Many routers exist these days, as do many dedicated NAS systems. I, however, wanted to improve performance and reliability of these devices, and gain the know-how to build my own.
Over the years, this started as a NAS at first, and then recently evolved to become a router as well as a NAS.
The latest evolution brings my previous build up-to-date with Ubuntu's latest Long-term support offering, version 18.04. It also uses the latest router/network options (netplan) and btrfs file hosting options (zstd compression).
In this write up - I'll take you through the complete build both a router and a NAS built around a Personal Computer and Open Source software.
Before we start though - what would I consider the requirements for a router, and a NAS?
Well, a router for me actually needs to be simple - it needs to be able to forward traffic from many Internet connected devices inside my home (on my Local Area Network or LAN) to my one outgoing cable to the Internet, via my Internet Service Provider (ISP).
Each of my devices have their own Internet Protocol (IP) address, but my Internet connection has only one, so to allow them access my router needs to do Network Address Translation (NAT).
Along with NAT, my router may also need to open pinholes (or ports) from my public IP address to specific services inside my LAN (such as telephone connection, which uses VOIP).
The one other thing I require from my router is an ability to dynamically assign unique IP addresses to everything that connects to my LAN. DHCP (Dynamic Host Configuration Protocol) can do this.
So, NAT (with port forwarding) and DHCP. That, in a nutshell, is all I really require from a router. And I suspect it is all most people need too. But it should be flexible for me to add things in future.
What do I need from a NAS? NAS is simply 'Network Attached Storage', and that is all I want to do - make storage (disk space) available to my LAN. It should perform fast, be secure and be resilient.
Though if you spend decent money, you can get good commercial hardware, the curious brain inside me wanted to build a complete 'server', which has the flexibility to host services (such as a NAS service), as well as route traffic.
Why not just buy them?
Commercial routers and NAS systems are available cheap, but they are quite slow due to the lack of hardware capability. To get a good router, you need to spend upwards of £100, and the same again for a good NAS. Reliability can also be a problem - the router I replaced would sometimes stop working properly, losing Internet access, or failing to hand out IPs to devices.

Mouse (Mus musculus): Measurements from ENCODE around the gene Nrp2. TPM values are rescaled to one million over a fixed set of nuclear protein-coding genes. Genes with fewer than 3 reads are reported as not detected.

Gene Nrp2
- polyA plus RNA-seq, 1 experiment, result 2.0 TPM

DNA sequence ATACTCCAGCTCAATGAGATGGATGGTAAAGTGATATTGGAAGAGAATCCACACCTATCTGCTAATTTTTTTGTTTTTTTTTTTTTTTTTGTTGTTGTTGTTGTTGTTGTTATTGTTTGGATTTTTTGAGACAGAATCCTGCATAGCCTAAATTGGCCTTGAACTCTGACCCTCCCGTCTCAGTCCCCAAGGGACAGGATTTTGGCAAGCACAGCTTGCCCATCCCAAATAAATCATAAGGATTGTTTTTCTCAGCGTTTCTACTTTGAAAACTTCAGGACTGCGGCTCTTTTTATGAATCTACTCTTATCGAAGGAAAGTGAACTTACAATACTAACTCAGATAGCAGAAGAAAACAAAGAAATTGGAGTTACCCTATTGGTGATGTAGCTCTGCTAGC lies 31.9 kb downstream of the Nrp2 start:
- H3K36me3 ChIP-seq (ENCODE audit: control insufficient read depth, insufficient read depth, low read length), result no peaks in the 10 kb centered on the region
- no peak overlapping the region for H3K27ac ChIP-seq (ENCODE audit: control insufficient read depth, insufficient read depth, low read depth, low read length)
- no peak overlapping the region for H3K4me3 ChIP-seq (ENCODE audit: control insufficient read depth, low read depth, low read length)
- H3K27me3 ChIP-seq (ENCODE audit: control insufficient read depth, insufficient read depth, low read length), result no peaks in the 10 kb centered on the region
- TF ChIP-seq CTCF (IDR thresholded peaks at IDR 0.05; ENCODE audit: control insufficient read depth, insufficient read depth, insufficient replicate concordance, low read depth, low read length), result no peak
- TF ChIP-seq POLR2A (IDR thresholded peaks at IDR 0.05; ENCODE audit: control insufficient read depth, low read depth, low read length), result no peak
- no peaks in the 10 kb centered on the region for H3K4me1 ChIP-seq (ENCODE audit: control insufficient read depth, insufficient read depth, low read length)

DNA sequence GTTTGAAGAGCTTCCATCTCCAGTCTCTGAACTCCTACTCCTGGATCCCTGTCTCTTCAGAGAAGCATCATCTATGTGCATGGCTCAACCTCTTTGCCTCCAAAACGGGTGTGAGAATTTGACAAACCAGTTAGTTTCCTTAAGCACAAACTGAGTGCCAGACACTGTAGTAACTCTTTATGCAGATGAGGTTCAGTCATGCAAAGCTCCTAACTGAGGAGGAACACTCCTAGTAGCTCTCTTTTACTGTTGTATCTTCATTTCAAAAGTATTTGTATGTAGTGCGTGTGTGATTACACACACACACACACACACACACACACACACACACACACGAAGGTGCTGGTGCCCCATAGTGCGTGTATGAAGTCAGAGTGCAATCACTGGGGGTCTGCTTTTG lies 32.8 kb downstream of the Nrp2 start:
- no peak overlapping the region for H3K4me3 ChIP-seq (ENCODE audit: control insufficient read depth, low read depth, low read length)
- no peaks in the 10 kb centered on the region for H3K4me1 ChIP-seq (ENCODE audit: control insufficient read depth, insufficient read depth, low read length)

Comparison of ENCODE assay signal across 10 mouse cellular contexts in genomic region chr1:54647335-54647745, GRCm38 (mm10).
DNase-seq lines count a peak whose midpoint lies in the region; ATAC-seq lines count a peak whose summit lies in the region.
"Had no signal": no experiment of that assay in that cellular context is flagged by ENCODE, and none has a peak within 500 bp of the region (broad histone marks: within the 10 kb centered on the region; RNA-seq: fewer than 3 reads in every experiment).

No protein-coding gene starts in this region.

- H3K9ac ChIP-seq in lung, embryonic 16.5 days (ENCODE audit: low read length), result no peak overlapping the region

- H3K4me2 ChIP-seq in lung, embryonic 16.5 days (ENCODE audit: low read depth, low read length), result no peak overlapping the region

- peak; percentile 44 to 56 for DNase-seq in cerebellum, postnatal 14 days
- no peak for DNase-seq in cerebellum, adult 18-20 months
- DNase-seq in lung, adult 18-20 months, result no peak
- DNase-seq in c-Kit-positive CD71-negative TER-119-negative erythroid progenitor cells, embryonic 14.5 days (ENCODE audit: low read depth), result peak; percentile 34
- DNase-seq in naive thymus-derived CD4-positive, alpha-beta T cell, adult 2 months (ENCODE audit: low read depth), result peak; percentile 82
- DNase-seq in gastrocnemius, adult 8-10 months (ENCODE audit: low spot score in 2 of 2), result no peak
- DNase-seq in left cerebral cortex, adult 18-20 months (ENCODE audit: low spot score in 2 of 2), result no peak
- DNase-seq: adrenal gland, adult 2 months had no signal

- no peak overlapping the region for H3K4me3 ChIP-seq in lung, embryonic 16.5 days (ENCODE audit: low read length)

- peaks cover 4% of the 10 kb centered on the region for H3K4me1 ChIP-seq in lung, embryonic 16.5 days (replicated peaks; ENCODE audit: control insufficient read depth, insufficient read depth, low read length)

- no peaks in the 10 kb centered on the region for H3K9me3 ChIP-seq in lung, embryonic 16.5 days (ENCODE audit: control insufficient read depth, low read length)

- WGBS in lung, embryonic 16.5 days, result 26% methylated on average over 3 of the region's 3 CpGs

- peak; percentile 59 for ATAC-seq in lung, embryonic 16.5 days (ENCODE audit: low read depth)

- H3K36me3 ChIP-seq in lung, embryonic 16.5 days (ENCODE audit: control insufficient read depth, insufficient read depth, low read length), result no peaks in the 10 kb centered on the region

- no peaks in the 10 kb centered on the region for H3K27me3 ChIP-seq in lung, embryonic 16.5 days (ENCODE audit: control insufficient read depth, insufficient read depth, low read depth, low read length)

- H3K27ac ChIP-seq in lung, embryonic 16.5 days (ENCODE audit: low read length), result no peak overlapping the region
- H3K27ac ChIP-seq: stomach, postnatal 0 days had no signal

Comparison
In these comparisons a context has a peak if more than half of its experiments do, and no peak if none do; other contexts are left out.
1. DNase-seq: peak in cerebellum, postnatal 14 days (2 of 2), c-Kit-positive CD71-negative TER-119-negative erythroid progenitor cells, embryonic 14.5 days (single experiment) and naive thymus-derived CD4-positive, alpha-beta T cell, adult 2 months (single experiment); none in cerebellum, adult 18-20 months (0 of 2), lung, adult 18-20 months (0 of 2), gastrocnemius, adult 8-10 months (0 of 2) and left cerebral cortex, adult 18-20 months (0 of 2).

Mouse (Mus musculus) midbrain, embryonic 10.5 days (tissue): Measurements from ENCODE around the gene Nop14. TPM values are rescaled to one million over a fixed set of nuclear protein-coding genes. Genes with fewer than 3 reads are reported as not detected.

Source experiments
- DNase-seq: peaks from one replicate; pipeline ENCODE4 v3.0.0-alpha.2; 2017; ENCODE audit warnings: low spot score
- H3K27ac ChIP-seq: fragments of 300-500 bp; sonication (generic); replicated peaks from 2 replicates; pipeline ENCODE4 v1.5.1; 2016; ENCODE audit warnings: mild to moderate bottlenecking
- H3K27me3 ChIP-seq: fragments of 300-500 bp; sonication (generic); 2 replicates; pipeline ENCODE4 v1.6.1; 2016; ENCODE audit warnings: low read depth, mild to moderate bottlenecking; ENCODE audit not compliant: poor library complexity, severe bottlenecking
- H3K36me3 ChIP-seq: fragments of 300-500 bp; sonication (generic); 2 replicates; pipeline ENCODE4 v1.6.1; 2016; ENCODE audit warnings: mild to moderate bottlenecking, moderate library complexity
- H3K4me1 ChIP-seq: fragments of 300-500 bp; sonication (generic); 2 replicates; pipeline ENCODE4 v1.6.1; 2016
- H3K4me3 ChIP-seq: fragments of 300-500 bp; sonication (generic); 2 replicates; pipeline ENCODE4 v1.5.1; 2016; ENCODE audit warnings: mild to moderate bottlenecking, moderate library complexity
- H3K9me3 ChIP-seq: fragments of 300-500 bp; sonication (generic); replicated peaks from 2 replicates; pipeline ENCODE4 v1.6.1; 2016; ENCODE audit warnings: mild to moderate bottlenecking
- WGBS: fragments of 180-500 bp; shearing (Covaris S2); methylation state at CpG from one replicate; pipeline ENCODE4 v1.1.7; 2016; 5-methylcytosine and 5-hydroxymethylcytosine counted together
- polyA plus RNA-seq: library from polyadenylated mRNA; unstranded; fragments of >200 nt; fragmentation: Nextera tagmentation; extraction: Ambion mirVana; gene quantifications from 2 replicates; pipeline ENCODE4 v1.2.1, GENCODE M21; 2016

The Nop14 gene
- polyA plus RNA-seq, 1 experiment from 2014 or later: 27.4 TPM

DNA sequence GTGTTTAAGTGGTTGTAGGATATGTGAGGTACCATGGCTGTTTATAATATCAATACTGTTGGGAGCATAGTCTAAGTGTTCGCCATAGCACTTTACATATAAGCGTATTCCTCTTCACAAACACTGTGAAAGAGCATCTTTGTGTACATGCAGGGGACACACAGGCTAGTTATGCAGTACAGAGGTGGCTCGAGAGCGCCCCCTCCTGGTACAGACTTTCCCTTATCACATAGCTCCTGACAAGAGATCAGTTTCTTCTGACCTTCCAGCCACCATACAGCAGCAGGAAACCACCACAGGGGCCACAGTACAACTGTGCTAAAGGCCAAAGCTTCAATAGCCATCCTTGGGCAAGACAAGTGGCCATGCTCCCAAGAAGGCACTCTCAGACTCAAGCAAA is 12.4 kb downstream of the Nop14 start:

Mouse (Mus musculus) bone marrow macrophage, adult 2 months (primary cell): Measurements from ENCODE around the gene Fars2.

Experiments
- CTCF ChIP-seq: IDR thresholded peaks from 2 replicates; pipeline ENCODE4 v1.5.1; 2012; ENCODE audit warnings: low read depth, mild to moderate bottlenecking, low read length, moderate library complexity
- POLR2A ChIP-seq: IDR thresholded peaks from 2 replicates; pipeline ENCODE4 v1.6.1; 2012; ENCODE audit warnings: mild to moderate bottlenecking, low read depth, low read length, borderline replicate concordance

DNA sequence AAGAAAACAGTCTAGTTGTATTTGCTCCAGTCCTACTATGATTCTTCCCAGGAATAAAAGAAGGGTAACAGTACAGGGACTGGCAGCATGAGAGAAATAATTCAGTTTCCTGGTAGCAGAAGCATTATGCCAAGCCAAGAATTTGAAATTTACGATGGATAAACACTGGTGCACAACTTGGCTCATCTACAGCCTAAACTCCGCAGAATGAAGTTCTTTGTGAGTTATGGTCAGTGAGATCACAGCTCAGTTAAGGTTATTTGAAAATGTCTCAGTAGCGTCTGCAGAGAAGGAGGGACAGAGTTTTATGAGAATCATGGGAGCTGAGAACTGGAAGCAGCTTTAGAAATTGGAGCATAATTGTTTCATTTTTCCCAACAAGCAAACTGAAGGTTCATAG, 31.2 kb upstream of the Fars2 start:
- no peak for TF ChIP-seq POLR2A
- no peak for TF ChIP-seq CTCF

Security is also a problem - I see increasing amounts of reports of all sorts of routers being hacked into, and it's often not automatic to keep them up-to-date and secure, and even when it is, that's another door a hacker could open.
The other reason is the general DIY reason - learning, and a sense of achievement.
My project is very much a home solution - it is not for the office or commercial use, but you may feel free to attempt it. It's also very much my own consolidation of many articles I've read online.
This project came in two stages, and then was rebuilt for the most optimum configuration.
The first inspiration was to build a NAS and get some familiarity using Linux as a server. This started over three years before creating a router from it.
It ended up with a Linux desktop OS - Linux Mint, having Samba configured on it and a configuration of drives that let me store data and make it available to the LAN. I also added my own VPN later on to it, so I could access UK services (mainly TV!) whilst I was in Japan for a few months.
In early 2016, an article on how a homebrew router improved speed was also put on Ars Technica - one to the great tech sites I frequently read: http://arstechnica.com/gadgets/2016/01/numbers-dont-lie-its-time-to-build-your-own-router/
Articles followed later to help you build it and I had planned for many months to do the same with the hardware I already had.
My latest build, which started after Ubuntu 18.04 was released and updated when I upgraded my disks to 2TB was completed at the end of 2018.
The hardware isn't particularly considered modern these days, but well-up for the task! As I write this, the processor will reach 6 years since release. It's an Intel 'Ivy Bridge' Core i5 3475S. Having brought a Sandy Bridge laptop in 2011, I was always impressed in the great leap of performance this gave, and continued to invest in that hardware platform by buying Mini ITX hardware. Ivy Bridge is a small evolution of Sandy Bridge and uses the same socket so with a BIOS upgrade, many motherboards are compatible. This server was originally running on a Core i3 2100T, and I only upgraded it because the Core i5 CPU came from a different desktop I upgraded!
Mini ITX is a great platform allowing you to build small machines, but still with a full-size processor, RAM and enough I/O ports. For the server build, I was unsure how well it would work so I brought the cheaper versions of most things!
So here is list of what I used:
- Intel Core i5 3475S - 64 bit 2.9GHz processor (up to 3.6GHz), quad core, 6MB cache, has a thermal limit of 65W (consider 65W TDP as the limit for Mini-ITX systems and many Mini-ITX cases and PSUs will only support 35W TDP processors)